Most people prioritise physical and social wellbeing but disregard mental health, which is just as important as the other two.
Dr. Phatshimo Lorraine Lemogang says we need to have more open discussions about issues surrounding mental health because most people think that being mentally unhealthy means you are ‘crazy’ while anxiety, depression, insecurity, low self-esteem and obsession fall under mental health issues.
“It is important to exercise regularly, eat healthy and find your place in society, but don't neglect your mental health. The most important factors for good health are: regular exercise; eating healthy food including taking multivitamin supplements; drinking a lot of water and avoiding or reducing alcohol intake and also giving the body regular time to rest."
Being a medical doctor is considered a noble career and doctors are seen as messiahs of sorts and this is no exception with Dr. Lemogang, who works at different private clinics in Gaborone. Prior to that, she worked at Scottish Livingstone Hospital in Molepolole.
Dr. Lemogang merges her medical gift with her spirituality as she is a God-fearing Christian and staunch member of the Zion Christian Church (ZCC). The mother of one, who is popularly called 'Lolo,' trained to be a doctor in Cuba several years ago.
She is also a health and wellness mentor. She describes herself as a simple, brave young lady, a survivor in many ways.
"I am not afraid of change. I love reading and I’m passionate about helping people improve their health and finances. I’m a staunch member of ZCC and I can say that I had a good upbringing. My parents did their best to give me a good education and good morals, for that I am eternally grateful."
She is the typical 'good doctor' - bubbly, friendly and polite. Medicine is Dr. Lemogang’s calling and something that was engraved in her DNA from a young age.
"I always knew that I would be a doctor and even my family also supported me in my upbringing by calling me Dr. Lemogang for as long as I can remember!"
Due to the tough economic climate, many Batswana cannot afford medical aid or specialised healthcare and the public health system is overburdened. But everyone deserves good and affordable healthcare.
Dr. Lemogang said that more than asking Batswana to compromise because they can’t afford medical aid, the relevant stakeholders should take measures to reduce the significant gap that exists between private and public health care.
"Nonetheless, Batswana should also take it upon themselves to make sure that they eat the right kind of food, exercise regularly, attend their check-ups, and follow the advice of their healthcare practitioners. They should also take initiative to research more about their ailments and how they can better be managed by home remedies."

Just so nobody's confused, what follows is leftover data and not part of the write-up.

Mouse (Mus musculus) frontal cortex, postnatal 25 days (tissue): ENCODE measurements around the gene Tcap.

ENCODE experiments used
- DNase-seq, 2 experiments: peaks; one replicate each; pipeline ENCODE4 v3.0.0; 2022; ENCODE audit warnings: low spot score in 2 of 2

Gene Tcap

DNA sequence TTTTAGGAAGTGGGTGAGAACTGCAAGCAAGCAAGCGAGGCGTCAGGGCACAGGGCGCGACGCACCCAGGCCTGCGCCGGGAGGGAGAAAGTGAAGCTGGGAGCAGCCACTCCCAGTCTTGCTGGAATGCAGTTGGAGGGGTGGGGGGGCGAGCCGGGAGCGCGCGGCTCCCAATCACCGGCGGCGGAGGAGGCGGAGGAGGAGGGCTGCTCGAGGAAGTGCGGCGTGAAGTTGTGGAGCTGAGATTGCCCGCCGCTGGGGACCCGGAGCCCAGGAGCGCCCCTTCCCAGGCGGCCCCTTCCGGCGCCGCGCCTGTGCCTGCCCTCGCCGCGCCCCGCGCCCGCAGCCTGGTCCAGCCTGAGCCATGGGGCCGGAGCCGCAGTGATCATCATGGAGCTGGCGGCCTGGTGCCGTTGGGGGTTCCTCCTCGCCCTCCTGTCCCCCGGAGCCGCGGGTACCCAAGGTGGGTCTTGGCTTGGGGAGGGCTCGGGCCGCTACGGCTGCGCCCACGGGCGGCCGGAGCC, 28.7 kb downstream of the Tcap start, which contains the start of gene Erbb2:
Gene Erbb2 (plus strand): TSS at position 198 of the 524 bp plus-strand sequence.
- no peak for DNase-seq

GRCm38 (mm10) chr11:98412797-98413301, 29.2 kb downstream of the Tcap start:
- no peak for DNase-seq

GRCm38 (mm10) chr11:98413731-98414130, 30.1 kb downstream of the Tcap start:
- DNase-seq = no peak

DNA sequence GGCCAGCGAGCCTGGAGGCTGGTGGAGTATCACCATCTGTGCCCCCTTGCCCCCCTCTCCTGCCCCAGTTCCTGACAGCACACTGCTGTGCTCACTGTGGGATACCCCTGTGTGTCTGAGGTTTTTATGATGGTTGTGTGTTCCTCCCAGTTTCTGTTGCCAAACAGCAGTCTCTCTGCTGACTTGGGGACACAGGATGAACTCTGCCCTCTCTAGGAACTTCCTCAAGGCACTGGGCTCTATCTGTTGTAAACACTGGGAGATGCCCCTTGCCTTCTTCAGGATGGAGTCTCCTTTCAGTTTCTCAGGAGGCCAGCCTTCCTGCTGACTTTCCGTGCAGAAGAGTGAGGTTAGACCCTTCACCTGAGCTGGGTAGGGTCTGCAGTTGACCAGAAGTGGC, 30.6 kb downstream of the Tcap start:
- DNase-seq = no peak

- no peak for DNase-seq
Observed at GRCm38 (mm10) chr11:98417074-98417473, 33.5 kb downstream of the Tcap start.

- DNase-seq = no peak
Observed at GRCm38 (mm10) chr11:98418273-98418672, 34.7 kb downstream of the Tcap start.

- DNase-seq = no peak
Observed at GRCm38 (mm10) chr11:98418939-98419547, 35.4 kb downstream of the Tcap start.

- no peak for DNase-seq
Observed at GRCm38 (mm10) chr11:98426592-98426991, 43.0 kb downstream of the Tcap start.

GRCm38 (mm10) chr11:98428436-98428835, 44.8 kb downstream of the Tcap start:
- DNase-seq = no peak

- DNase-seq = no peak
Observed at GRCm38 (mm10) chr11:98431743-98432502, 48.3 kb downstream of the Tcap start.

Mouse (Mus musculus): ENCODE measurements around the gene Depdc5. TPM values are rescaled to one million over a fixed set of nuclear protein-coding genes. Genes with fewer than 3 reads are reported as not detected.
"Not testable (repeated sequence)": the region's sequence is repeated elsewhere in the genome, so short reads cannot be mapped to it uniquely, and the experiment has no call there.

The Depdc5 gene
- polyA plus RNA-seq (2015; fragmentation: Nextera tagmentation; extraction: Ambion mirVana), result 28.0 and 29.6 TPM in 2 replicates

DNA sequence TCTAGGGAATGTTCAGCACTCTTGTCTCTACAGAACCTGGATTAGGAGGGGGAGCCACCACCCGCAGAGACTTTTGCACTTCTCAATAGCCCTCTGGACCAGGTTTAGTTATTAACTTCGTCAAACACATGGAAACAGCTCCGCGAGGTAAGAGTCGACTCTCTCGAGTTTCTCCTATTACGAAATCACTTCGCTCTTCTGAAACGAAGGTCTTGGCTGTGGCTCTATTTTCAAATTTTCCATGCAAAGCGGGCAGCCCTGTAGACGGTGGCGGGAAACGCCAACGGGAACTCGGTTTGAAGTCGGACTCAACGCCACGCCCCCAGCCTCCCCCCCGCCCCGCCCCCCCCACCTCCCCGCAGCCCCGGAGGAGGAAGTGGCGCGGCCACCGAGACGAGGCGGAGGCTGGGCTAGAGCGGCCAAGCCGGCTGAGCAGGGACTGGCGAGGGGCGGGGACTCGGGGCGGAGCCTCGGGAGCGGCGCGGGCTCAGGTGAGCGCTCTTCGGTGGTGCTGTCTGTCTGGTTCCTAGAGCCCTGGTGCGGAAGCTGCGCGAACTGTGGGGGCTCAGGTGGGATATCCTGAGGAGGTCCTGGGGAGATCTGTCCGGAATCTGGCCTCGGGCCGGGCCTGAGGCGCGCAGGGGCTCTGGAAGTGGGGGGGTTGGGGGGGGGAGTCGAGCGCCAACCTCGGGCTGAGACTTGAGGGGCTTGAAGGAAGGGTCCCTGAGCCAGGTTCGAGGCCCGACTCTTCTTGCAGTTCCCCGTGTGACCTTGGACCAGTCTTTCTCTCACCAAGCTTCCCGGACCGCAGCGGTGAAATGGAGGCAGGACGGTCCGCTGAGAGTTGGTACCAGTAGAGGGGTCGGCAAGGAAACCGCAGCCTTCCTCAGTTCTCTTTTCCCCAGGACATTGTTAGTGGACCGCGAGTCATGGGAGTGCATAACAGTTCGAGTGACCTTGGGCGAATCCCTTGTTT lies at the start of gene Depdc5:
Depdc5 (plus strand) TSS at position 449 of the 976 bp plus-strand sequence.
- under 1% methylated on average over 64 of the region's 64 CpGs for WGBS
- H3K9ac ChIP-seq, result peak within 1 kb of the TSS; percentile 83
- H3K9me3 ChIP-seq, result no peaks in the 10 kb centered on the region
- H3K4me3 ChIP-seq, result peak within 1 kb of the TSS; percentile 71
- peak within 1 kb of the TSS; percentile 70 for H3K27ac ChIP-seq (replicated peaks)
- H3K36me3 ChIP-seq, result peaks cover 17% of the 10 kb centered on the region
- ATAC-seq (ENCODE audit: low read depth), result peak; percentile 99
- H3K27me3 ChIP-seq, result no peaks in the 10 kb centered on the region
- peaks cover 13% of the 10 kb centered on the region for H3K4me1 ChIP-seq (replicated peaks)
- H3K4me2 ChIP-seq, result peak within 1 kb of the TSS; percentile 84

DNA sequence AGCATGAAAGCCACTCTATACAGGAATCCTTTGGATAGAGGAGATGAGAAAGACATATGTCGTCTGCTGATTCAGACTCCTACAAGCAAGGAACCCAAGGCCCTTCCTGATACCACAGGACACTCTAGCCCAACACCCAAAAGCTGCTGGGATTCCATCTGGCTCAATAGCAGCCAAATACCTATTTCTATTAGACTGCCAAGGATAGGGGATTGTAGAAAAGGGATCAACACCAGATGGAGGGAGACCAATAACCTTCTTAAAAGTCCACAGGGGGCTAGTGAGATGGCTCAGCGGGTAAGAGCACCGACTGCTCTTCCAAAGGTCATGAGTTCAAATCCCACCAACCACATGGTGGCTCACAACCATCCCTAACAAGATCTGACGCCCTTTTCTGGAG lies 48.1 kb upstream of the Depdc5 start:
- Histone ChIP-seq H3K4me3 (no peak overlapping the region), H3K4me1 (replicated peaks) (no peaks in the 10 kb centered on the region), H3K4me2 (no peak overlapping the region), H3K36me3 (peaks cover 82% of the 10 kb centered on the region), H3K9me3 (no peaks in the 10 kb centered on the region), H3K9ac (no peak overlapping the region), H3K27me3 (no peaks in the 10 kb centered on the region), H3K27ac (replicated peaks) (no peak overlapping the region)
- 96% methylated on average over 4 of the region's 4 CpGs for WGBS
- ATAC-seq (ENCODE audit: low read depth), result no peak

She said that public health is a responsibility of everyone and not only the government. "It is the role of the government to make sure that high quality resources are provided, be it tangible resources or human resources, as well as monitoring the use of the above and ensuring that healthcare workers are always providing empathetic care to all patients regardless of social status," she said.
She observed that there are people in remote areas of the country who do not have proper access to good healthcare because of poor transportation medium mostly because of lack of good tarred roads that lead to the nearest health facility, and this is something that the government needs to take into account.
There are feasible medical aid covers in Botswana, however as the cost of living increases, more and more Batswana find themselves unable to maintain the cost of these covers. Dr. Lemogang said that it would help to revise some of the medical aid covers or create more covers for low to middle income earners who currently form majority of the population.
She also noted that as technology improves, we need to leverage on that and have more telemedicine facilities where specialist health practitioners can assist more by consulting in remote areas using technology.
"For this to be successful, we need to engage mobile service providers to improve coverage in remote areas," she added.
On the shortage of medication that has besieged local clinics and hospitals, the doctor hastened to point out that the issue of medication is not particular to Botswana alone, but is actually a global problem.
She said that it would benefit members of the public if there are constant updates on availability, and possible alternatives to the relevant stakeholders. She further said that proper education on how to deal with the drug shortages would also be of good value to try and mitigate the situation.
"Nonetheless, it would benefit us more to invest in production and distribution of different drugs, and while we’re there, also explore proper use of medicinal plants through collaborations with experts in that field," she said.
Dr. Lemogang also noted that as far as staffing is concerned, it may benefit the country to open more pathways to allow health workers employed in private institutes to work part-time in government facilities in the form of paid locums, in order to relieve the shortages that exist in government facilities, as well as increase the pay rate for government health workers for better retention.
"I believe that doing this would not only improve the issues of staffing, but it would also improve the mental health of health workers in our country, which is a topic that is seldom brought to the table," she said.
Dr. Lemogang said that health education still remains vital, and people don’t need to be nurses or doctors in order to provide health education.